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The Gospel of the Knife    by Will Shetterly order for
Gospel of the Knife
by Will Shetterly
Order:  USA  Can
Tor, 2007 (2007)

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* *   Reviewed by Sally Selvadurai

Christopher Nix, the oldest child of ordinary parents living in the heartland of Florida, is different. Chris doesn't realise it himself, although he does experience some odd manifestations when he appears to walk on water but Chris manages to rationalize this experience and continues to be his teenage, rebellious self, suffering the typical teen angst, running away from home, and so on.

Everything changes when Chris meets CC, also known as Eula Mae, a young black girl whom he finds strangely enthralling, even bewitching. Of course their friendship cannot last the mid-1970s Southern US social mores are not amenable to mixed-race relationships. CC flees the state with her Grandmother, leaving no forwarding address. Chris sinks into despair, suffers punishment in the form of manual labour from his father for cussing him out, and is generally dissatisfied with his life.

Enter Jay Dumont: Mr. Dumont is a wealthy man, who apparently owes Chris's grandfather a huge debt for saving his life in World War I. Although Grandpa Abner is deceased, Mr. Dumont has decided to sponsor Chris at the prestigious Academy, the ultimate US prep school located in New England, claiming that Chris is a special child. Chris is more than willing to leave his boring Florida home, especially as he has no hope of seeing CC again. He enters a world stranger than he could have imagined.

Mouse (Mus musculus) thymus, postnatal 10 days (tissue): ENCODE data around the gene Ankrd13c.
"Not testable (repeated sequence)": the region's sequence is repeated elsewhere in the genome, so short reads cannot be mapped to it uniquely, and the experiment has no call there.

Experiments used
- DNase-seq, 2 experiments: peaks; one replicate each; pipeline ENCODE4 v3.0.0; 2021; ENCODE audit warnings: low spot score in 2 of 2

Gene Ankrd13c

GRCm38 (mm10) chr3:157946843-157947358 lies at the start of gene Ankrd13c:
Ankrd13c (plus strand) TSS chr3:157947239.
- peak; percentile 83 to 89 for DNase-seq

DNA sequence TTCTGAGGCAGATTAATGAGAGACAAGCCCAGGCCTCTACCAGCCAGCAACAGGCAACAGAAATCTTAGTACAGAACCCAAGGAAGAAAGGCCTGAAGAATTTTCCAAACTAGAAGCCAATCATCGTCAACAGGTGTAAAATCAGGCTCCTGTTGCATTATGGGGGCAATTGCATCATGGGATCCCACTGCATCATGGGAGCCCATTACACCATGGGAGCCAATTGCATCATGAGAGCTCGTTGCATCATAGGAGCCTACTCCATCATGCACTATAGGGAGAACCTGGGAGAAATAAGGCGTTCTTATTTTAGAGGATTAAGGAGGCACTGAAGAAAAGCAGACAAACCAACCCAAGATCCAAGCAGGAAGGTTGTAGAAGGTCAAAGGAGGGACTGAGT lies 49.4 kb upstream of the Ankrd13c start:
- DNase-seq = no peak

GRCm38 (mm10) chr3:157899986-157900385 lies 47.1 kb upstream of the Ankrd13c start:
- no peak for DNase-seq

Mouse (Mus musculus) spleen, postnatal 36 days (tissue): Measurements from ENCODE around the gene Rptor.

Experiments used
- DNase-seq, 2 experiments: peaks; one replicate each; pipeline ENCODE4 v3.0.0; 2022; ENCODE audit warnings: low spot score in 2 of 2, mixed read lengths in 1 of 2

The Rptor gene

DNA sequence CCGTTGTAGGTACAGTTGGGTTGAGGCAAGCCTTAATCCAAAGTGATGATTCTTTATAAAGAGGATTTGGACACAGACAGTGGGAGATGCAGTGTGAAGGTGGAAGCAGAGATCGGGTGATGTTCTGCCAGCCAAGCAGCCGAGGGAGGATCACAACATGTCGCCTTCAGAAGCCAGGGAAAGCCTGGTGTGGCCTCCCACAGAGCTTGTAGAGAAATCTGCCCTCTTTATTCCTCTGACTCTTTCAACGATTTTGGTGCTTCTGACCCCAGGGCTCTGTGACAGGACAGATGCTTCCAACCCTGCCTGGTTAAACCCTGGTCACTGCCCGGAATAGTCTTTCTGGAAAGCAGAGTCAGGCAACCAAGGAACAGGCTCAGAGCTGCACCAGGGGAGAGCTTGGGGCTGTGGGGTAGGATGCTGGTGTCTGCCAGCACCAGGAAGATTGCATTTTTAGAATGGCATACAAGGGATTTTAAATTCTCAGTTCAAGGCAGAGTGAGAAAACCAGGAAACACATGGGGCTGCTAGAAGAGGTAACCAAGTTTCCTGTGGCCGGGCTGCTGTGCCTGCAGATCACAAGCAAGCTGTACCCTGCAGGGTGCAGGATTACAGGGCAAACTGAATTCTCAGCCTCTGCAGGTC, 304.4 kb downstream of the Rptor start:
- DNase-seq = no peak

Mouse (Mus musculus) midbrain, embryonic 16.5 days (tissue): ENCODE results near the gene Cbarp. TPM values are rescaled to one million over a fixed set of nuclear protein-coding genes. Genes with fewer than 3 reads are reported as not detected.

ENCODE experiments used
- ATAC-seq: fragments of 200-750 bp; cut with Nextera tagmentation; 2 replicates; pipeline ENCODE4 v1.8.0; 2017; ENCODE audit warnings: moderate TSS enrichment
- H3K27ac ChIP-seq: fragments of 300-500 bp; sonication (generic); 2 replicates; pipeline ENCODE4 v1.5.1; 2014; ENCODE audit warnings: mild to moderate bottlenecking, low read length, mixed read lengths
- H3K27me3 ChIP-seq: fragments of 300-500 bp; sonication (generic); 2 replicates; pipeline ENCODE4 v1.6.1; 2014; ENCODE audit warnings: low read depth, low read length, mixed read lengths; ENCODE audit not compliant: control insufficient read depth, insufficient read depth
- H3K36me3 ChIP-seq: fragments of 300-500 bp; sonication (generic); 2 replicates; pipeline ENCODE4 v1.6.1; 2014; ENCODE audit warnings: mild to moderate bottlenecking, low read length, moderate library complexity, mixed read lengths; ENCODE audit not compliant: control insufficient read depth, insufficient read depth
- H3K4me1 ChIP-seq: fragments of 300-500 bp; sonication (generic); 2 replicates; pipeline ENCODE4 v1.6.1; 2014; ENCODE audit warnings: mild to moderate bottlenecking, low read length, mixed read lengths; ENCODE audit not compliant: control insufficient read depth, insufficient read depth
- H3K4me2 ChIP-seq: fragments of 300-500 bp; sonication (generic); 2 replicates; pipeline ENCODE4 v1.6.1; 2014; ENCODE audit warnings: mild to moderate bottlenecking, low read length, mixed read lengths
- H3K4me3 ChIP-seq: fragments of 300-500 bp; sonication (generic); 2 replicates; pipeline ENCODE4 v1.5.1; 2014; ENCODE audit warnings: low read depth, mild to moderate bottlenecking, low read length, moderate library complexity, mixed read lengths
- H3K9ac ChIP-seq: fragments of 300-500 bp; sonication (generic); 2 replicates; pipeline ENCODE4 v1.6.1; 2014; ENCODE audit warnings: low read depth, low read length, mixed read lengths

This was fast-paced and entertaining for the first two thirds of the book; unfortunately the author then incorporated a whole section of historical information, detailing why Chris might have the powers he does. The section was much too long, the narrative was not up to Shetterly's previous style, and in fact it almost stopped this reader in her tracks from finishing the book. Though the finale was anti-climactic, it was certainly better than the third section. The Gospel of the Knife would be of interest to young male readers (if they can get through Book Three) and obviously is written with a sequel (or two) in mind.

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